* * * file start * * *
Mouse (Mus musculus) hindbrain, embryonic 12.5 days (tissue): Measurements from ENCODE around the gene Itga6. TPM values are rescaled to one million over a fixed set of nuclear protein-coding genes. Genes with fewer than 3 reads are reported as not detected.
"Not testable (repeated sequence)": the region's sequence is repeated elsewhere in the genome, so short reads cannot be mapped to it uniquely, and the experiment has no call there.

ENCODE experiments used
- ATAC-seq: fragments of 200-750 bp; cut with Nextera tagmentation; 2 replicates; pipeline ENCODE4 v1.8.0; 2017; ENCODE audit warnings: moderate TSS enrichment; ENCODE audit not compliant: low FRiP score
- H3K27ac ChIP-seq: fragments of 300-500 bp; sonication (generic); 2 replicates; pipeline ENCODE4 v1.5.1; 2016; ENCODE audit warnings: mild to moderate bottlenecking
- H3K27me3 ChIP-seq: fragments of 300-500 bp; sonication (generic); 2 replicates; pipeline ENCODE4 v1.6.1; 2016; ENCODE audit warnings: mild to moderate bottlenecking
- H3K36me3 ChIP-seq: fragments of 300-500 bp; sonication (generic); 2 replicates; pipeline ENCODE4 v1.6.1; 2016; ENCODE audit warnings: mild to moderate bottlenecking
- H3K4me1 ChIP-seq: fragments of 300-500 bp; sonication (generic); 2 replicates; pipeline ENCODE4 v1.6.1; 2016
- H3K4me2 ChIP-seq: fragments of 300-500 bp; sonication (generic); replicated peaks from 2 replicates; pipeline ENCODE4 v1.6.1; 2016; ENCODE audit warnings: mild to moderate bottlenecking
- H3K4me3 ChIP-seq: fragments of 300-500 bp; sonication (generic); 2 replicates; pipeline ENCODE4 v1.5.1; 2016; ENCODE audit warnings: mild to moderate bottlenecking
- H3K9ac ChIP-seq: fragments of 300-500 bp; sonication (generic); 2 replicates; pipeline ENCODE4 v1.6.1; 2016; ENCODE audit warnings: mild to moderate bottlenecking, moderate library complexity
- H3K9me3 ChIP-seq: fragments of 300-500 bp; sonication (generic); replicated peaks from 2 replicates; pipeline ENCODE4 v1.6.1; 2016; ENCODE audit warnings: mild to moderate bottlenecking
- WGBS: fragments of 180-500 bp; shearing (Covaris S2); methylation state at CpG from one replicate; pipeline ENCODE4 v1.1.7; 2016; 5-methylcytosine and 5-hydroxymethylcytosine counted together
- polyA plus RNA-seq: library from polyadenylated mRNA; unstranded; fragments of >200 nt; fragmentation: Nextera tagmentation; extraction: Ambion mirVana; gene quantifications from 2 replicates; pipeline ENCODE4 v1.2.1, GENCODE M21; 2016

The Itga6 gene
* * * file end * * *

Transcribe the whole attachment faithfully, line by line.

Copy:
Mouse (Mus musculus) hindbrain, embryonic 12.5 days (tissue): Measurements from ENCODE around the gene Itga6. TPM values are rescaled to one million over a fixed set of nuclear protein-coding genes. Genes with fewer than 3 reads are reported as not detected.
"Not testable (repeated sequence)": the region's sequence is repeated elsewhere in the genome, so short reads cannot be mapped to it uniquely, and the experiment has no call there.

ENCODE experiments used
- ATAC-seq: fragments of 200-750 bp; cut with Nextera tagmentation; 2 replicates; pipeline ENCODE4 v1.8.0; 2017; ENCODE audit warnings: moderate TSS enrichment; ENCODE audit not compliant: low FRiP score
- H3K27ac ChIP-seq: fragments of 300-500 bp; sonication (generic); 2 replicates; pipeline ENCODE4 v1.5.1; 2016; ENCODE audit warnings: mild to moderate bottlenecking
- H3K27me3 ChIP-seq: fragments of 300-500 bp; sonication (generic); 2 replicates; pipeline ENCODE4 v1.6.1; 2016; ENCODE audit warnings: mild to moderate bottlenecking
- H3K36me3 ChIP-seq: fragments of 300-500 bp; sonication (generic); 2 replicates; pipeline ENCODE4 v1.6.1; 2016; ENCODE audit warnings: mild to moderate bottlenecking
- H3K4me1 ChIP-seq: fragments of 300-500 bp; sonication (generic); 2 replicates; pipeline ENCODE4 v1.6.1; 2016
- H3K4me2 ChIP-seq: fragments of 300-500 bp; sonication (generic); replicated peaks from 2 replicates; pipeline ENCODE4 v1.6.1; 2016; ENCODE audit warnings: mild to moderate bottlenecking
- H3K4me3 ChIP-seq: fragments of 300-500 bp; sonication (generic); 2 replicates; pipeline ENCODE4 v1.5.1; 2016; ENCODE audit warnings: mild to moderate bottlenecking
- H3K9ac ChIP-seq: fragments of 300-500 bp; sonication (generic); 2 replicates; pipeline ENCODE4 v1.6.1; 2016; ENCODE audit warnings: mild to moderate bottlenecking, moderate library complexity
- H3K9me3 ChIP-seq: fragments of 300-500 bp; sonication (generic); replicated peaks from 2 replicates; pipeline ENCODE4 v1.6.1; 2016; ENCODE audit warnings: mild to moderate bottlenecking
- WGBS: fragments of 180-500 bp; shearing (Covaris S2); methylation state at CpG from one replicate; pipeline ENCODE4 v1.1.7; 2016; 5-methylcytosine and 5-hydroxymethylcytosine counted together
- polyA plus RNA-seq: library from polyadenylated mRNA; unstranded; fragments of >200 nt; fragmentation: Nextera tagmentation; extraction: Ambion mirVana; gene quantifications from 2 replicates; pipeline ENCODE4 v1.2.1, GENCODE M21; 2016

The Itga6 gene